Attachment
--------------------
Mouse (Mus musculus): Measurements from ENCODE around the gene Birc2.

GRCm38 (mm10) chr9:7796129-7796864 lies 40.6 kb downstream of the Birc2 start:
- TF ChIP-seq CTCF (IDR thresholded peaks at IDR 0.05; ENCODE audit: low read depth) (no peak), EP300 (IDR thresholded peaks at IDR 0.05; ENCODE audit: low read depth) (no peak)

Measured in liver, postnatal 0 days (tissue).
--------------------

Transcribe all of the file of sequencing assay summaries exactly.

Mouse (Mus musculus): Measurements from ENCODE around the gene Birc2.

GRCm38 (mm10) chr9:7796129-7796864 lies 40.6 kb downstream of the Birc2 start:
- TF ChIP-seq CTCF (IDR thresholded peaks at IDR 0.05; ENCODE audit: low read depth) (no peak), EP300 (IDR thresholded peaks at IDR 0.05; ENCODE audit: low read depth) (no peak)

Measured in liver, postnatal 0 days (tissue).